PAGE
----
One group of activists known as “Anger into Direct Action” worked with the ACT UP Housing Caucus and the Coalition for the Homeless to draw attention to the issues unhoused people living with HIV/AIDS (PLWHA) faced.[iv] They spoke to the press, staged direct-action protests, and testified in front of city, state, and federal politicians about conditions within the shelter system. In 1988, a group of unhoused activists joined forces with the Coalition for the Homeless to file suit against the city for being denied medically appropriate shelter. In doing so, they made an important argument: housing and healthcare were intimately linked. Being forced to share bathrooms and sleeping spaces with hundreds of residents was more than an uncomfortable inconvenience for these residents—it was a policy that exposed them to severe illness, hospitalization, and premature death.[v]

At the start of the Covid pandemic in 2020, as shelter residents were moved into hotels to protect their health, they encountered concerted opposition from many neighborhood residents. While New York City had paid for hotel rooms to house families in the shelter system for decades, few of these sites had previously been located in the well-to-do neighborhoods that now had vacancies. In forums ranging from message boards to newspapers, residents of the Upper West Side complained about their new neighbors, often citing fears of increased crime and instances of visible drug use to bolster their claims. In particular, the Lucerne, which housed men also receiving services for mental illness and drug abuse in the now-wealthy Upper West Side, emerged as an emblematic site for many of these complaints.[vi] It was clear that the protests of some neighborhood residents were effective when, just a few weeks after the men had been moved there, the DeBlasio administration announced plans to once again relocate the men housed at the Lucerne and gradually wind down programs that had placed unhoused individuals into hotels. Frustrated and in fear for their lives, many of the sheltered residents began, once again, to organize. While the men of the Lucerne managed to fight back against their initial transfer, the homeless-to-hotels program would be short-lived: in May of 2021, the Department of Homeless Services informed residents that they would be moving back into residential shelters imminently.  Individual residents, they insisted, would be able to petition for individual shelter if they were able to prove that they had a disability that made them immunocompromised.[vii]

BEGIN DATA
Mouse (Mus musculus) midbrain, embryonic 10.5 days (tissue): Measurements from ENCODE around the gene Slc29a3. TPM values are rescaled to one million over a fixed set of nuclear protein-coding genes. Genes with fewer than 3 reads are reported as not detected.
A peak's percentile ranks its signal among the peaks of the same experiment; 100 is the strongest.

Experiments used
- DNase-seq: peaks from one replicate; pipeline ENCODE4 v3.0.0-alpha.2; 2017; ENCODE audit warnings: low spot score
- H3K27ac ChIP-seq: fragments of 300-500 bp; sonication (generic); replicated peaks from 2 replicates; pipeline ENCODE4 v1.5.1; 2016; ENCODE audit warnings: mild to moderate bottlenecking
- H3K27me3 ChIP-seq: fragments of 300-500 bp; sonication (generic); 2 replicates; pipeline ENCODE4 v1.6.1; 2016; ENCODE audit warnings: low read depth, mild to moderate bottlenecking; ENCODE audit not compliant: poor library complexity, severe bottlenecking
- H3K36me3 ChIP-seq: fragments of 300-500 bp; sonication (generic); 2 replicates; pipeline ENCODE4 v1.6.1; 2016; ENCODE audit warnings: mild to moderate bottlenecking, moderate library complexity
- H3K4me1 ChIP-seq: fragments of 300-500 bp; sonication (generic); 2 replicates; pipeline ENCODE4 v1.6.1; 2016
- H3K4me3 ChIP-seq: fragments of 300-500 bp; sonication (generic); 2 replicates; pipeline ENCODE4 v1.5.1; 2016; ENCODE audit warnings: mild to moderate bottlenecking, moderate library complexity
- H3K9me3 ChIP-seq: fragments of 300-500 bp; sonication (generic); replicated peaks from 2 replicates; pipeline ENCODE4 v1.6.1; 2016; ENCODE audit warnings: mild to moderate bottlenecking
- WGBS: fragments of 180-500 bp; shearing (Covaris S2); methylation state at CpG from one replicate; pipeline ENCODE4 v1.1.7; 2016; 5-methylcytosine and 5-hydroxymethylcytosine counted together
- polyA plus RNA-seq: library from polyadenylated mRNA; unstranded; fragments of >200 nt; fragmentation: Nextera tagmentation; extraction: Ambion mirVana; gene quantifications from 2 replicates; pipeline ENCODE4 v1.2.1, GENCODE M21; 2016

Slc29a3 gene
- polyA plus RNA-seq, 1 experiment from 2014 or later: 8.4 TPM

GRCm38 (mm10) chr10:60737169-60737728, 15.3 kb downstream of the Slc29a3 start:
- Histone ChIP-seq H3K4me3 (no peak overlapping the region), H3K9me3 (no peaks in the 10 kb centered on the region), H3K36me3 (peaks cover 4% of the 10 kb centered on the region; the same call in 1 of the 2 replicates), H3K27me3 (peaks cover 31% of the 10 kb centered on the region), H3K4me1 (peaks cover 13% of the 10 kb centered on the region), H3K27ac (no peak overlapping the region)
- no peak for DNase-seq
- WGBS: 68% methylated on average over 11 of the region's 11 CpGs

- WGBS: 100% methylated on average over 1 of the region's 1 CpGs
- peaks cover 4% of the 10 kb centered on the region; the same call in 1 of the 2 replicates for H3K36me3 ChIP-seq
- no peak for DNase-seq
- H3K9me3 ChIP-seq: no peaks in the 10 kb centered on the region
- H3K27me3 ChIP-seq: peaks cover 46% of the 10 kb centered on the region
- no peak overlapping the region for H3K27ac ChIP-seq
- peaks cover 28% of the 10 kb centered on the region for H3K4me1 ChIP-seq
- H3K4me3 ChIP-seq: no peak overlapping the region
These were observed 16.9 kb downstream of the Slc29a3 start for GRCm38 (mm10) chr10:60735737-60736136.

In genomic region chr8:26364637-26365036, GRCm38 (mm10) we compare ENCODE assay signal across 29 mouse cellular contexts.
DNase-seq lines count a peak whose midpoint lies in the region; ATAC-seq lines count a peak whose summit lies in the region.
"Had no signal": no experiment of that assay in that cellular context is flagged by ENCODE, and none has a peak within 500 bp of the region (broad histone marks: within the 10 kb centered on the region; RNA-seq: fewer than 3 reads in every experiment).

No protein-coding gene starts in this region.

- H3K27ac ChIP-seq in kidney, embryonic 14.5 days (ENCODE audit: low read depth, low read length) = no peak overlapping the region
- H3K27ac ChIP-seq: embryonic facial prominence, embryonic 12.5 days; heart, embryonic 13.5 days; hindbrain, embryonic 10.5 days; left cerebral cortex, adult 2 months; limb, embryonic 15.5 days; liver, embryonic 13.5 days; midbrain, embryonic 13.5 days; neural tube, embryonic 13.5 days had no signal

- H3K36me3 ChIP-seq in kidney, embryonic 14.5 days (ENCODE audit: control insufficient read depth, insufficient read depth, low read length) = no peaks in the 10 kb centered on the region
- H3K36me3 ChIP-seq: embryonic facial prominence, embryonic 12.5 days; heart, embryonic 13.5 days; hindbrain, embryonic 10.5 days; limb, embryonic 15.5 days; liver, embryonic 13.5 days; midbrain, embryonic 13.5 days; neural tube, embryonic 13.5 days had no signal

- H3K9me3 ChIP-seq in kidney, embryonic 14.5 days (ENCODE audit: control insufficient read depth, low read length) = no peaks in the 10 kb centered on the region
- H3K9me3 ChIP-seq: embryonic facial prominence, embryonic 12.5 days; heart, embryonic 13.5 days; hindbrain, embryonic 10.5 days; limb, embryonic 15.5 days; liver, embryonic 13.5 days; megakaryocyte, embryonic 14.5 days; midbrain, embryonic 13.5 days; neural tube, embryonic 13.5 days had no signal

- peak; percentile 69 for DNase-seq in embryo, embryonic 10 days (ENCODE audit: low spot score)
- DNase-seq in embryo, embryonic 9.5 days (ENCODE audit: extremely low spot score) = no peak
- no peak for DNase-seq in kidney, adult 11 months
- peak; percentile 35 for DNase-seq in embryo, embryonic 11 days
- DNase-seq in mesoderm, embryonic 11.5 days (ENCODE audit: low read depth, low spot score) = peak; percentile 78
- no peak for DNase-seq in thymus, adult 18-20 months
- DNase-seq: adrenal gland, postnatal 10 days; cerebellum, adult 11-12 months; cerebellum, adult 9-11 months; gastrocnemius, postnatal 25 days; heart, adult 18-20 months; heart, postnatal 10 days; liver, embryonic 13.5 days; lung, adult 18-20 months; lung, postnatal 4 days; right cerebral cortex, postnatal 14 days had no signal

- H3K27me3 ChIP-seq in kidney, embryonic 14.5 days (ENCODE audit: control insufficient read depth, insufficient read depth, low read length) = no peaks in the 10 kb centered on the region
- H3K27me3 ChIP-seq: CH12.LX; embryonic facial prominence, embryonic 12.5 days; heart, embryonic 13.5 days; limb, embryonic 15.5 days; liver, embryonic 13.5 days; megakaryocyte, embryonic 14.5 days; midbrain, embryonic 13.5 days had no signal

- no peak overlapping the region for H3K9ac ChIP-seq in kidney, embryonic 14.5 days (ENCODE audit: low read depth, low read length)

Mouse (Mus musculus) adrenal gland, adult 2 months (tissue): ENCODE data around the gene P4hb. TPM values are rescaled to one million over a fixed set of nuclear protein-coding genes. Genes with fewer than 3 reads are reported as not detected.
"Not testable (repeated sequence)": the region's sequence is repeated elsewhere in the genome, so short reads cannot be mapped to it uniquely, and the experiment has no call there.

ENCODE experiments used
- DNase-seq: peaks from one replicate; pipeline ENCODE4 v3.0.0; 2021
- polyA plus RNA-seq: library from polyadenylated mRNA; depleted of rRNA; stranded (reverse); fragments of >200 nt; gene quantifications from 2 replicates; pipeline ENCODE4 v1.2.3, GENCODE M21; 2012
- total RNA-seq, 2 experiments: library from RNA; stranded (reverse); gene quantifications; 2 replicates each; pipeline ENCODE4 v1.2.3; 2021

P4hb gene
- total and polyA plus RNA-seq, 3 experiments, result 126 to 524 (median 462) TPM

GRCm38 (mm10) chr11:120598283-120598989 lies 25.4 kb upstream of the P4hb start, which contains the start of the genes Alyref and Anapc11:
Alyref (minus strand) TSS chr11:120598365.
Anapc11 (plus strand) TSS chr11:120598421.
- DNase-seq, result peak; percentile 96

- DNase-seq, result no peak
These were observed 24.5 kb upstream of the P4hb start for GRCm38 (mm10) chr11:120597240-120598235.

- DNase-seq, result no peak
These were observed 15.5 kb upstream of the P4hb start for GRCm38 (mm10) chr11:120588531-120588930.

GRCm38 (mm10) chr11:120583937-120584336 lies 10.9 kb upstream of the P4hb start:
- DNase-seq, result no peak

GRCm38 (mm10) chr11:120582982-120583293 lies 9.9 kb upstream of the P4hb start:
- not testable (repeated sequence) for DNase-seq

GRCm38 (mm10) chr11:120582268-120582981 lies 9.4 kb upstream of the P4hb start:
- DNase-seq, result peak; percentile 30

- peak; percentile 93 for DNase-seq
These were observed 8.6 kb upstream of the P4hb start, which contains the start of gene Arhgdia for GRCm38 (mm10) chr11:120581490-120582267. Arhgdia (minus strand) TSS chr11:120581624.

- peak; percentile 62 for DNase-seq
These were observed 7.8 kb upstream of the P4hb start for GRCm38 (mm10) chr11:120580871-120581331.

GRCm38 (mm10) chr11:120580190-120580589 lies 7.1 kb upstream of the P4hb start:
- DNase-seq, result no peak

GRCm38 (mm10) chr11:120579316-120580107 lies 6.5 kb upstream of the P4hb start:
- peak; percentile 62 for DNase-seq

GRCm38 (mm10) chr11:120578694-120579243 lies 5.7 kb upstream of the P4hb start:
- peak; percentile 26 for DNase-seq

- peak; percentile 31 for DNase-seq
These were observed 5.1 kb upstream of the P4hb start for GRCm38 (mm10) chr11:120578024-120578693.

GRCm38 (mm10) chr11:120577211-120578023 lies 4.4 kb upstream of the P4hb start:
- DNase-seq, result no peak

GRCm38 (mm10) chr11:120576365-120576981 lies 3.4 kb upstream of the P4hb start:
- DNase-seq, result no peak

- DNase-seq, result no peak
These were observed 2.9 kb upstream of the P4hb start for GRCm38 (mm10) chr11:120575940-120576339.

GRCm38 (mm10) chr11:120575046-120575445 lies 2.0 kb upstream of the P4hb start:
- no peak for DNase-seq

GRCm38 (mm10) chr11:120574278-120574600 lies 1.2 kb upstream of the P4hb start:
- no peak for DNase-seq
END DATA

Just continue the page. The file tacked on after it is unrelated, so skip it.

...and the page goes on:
However, many—like Morleen Fisher, the named plaintiff in an October 2021 lawsuit against the City—found that the agency did not recognize them as legitimately disabled. Fisher, who is 55 years old, has been diagnosed with diabetes, PTSD, and bipolar disorder. At the time of the Fisher lawsuit, she had been placed in a sleeping area with ten unrelated individuals, and shared a bathroom with twenty. During the day, she worked as a home health aide to an elderly couple and feared contracting the virus both for her own safety and for theirs. When she requested a single room in order to social distance, she alleged that shelter staff told her that “DHS does not put crazy people in hotels.”[viii]

For Shams DaBaron, one of the men relocated to and from the Lucerne, the process of eviction and relocation had revealed bigger problems within the shelter system as a whole—problems that spoke to the double standards that plagued many of the drug users who sought help from the agencies tasked with serving them. On a call-in radio show in June of 2021, DaBaron argued that COVID had revealed existing problems, particularly that “those of us who were dealing with mental illness and substance use disorder are not afforded the same protection that others with disabilities are” and could therefore not “question what the mayor does to us, even if it has a negative effect on our mental health or our ability to combat substance abuse.”[ix]